Scanned Single-Electron Probe inside a Silicon Electronic Device
journal contributionposted on 15.06.2020 by Kevin S. H. Ng, Benoit Voisin, Brett C. Johnson, Jeffrey C. McCallum, Joe Salfi, Sven Rogge
Any type of content formally published in an academic journal, usually following a peer-review process.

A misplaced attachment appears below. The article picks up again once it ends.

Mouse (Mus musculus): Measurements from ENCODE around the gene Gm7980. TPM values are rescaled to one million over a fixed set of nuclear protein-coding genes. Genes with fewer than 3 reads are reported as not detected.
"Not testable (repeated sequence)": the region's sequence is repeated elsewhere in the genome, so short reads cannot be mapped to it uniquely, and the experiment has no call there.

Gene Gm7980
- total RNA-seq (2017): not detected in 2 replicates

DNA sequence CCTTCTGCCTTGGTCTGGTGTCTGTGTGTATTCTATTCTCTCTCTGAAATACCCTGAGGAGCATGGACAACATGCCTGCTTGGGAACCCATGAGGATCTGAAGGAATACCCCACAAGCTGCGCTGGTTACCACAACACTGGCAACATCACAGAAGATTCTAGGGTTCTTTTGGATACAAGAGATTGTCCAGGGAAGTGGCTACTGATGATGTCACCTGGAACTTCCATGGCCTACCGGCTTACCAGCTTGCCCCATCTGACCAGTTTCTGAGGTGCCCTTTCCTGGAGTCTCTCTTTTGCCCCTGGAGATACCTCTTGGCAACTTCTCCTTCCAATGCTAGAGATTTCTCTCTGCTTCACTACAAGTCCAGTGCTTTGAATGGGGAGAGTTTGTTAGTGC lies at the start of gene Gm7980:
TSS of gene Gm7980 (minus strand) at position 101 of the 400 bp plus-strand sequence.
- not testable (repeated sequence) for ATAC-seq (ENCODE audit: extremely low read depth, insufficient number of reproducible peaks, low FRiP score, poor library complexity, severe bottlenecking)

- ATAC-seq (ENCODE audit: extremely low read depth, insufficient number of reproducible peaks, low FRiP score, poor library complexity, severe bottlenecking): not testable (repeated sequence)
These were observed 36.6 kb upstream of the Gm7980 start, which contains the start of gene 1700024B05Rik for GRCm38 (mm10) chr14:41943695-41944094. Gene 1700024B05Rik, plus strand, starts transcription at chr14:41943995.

Solid-state devices can be fabricated at the atomic scale, with applications ranging from classical logic to current standards and quantum technologies. Although it is very desirable to probe these devices and the quantum states they host at the atomic scale, typical methods rely on long-ranged capacitive interactions, making this difficult. Here, we probe a silicon electronic device at the atomic scale using a localized electronic quantum dot induced directly within the device at a desired location, using the biased tip of a low-temperature scanning tunneling microscope. We demonstrate control over short-ranged tunnel coupling interactions of the quantum dot with the device’s source reservoir using sub-nanometer position control of the tip and the quantum dot energy level using a voltage applied to the device’s gate reservoir. Despite the ∼1 nm proximity of the quantum dot to the metallic tip, we find that the gate provides sufficient capacitance to enable a high degree of electric control. Combined with atomic-scale imaging, we use the quantum dot to probe applied electric fields and charge in individual defects in the device. This capability is expected to aid in the understanding of atomic-scale devices and the quantum states realized in them.